Learning tailoring by hand
Chang grew up in Seoul, South Korea. After finishing high school in 1973, he spent three years as an apprentice to a master tailor. Much of the sewing was done by hand, even buttonholes. The work was painstaking and precise. “I would give something to the master and he would say, ‘This part is good, this part is bad.’ We had to practice, practice, practice.”
Land of opportunity
In 1985, Chang and his wife Sugie immigrated to Sacramento. “At that time, South Korea was not rich,” he says. “Very populated. It was hard to make it.” Chang is proud of his two sons, 27 and 24. “Here, there is more opportunity. I tell them, whatever you want to do, do it.” The oldest is in medical school at UCSF; the other is applying to medical school this year.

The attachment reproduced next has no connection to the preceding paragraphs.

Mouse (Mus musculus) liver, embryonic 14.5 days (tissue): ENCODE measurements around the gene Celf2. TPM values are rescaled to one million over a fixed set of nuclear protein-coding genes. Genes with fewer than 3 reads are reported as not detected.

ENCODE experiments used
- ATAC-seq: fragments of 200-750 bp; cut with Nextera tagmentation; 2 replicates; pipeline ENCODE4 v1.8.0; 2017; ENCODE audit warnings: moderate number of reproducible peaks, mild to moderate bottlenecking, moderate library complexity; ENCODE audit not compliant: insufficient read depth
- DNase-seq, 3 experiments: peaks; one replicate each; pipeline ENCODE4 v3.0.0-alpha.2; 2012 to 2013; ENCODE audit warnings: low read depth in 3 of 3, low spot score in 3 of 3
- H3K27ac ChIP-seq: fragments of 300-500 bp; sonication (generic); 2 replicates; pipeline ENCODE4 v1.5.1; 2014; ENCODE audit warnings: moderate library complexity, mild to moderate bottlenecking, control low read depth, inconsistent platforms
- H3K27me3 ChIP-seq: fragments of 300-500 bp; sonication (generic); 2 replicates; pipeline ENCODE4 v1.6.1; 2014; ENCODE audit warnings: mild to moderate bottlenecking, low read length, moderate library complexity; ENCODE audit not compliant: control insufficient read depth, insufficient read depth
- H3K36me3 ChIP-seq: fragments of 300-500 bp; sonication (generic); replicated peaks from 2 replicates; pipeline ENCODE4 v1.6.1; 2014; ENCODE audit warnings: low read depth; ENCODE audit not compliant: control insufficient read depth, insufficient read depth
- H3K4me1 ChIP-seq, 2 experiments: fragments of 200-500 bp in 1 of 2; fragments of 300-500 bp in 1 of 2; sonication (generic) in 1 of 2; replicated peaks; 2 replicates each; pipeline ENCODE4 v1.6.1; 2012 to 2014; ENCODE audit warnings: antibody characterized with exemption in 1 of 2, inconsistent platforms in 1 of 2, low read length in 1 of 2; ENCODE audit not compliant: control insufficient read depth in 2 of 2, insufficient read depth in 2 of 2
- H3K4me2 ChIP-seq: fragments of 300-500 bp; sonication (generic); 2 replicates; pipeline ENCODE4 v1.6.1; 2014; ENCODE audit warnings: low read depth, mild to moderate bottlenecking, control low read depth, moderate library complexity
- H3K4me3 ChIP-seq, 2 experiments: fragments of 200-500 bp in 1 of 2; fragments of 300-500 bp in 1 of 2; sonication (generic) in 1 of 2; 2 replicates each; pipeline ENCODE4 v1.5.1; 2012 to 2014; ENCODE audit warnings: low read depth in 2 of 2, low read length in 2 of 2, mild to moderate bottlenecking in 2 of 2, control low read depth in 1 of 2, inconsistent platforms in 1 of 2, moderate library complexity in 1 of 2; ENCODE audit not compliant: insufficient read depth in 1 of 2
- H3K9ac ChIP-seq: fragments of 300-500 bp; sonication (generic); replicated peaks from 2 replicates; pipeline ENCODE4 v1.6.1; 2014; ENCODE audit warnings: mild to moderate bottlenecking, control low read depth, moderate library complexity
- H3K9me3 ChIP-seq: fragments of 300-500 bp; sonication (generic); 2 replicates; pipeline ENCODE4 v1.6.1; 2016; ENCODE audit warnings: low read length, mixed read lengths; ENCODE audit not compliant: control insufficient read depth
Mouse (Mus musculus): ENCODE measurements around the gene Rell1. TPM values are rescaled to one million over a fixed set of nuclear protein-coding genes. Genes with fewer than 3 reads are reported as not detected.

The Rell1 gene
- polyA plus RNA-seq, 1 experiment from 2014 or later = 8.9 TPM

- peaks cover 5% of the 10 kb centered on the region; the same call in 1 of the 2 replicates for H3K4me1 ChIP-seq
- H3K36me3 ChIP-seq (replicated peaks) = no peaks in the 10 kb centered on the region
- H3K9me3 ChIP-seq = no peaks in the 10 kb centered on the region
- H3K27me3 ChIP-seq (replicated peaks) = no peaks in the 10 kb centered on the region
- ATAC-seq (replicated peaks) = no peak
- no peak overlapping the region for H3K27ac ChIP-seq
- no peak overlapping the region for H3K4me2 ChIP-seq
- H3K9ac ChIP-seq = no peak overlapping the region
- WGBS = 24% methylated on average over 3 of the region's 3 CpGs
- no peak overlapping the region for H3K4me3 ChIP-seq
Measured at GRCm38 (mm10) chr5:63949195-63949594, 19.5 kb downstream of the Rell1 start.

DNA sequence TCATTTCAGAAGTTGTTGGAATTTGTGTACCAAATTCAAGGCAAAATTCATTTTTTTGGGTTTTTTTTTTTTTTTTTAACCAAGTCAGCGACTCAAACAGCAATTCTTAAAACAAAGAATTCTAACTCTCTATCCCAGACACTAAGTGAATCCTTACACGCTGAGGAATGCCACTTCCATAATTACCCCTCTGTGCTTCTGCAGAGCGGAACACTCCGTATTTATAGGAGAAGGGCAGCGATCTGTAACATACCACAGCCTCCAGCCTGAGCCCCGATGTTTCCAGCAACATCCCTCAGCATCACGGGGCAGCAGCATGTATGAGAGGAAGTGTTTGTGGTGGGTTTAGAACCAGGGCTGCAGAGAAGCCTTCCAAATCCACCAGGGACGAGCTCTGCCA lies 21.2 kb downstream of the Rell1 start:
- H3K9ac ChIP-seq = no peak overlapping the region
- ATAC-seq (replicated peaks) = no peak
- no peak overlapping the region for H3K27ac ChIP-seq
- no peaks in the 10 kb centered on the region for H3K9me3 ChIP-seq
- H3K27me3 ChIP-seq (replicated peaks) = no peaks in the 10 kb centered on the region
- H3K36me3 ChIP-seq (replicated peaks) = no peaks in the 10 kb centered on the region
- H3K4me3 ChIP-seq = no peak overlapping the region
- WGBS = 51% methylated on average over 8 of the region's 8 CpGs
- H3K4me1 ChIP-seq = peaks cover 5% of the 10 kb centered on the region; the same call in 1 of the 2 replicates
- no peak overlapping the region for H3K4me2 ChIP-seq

Chang has been a tailor long enough to see fashion as cyclical. Today, men’s suits are slim with narrow lapels—a throwback to the Mad Men era. “What’s in style now is kind of an old style they’ve copied,” says Chang. “But it’s not exactly the same. In the 1960s, pants had a higher rise in the inseam. The waist is low down now. And pants are more tapered—hemmed higher, at the anklebone.”
A good fit
Customers come from as far away as the Bay Area for Chang’s craftsmanship. He’s known to offer fashion advice. Several years ago, most men’s pants had cuffs. “Now I’ll tell them, ‘No cuff.’” His main role, though, is to refine a customer’s clothes so they flatter and fit well. “Not everyone has a standard body shape,” he says, but “everyone wants to look good.” He smiles. “More slim.”—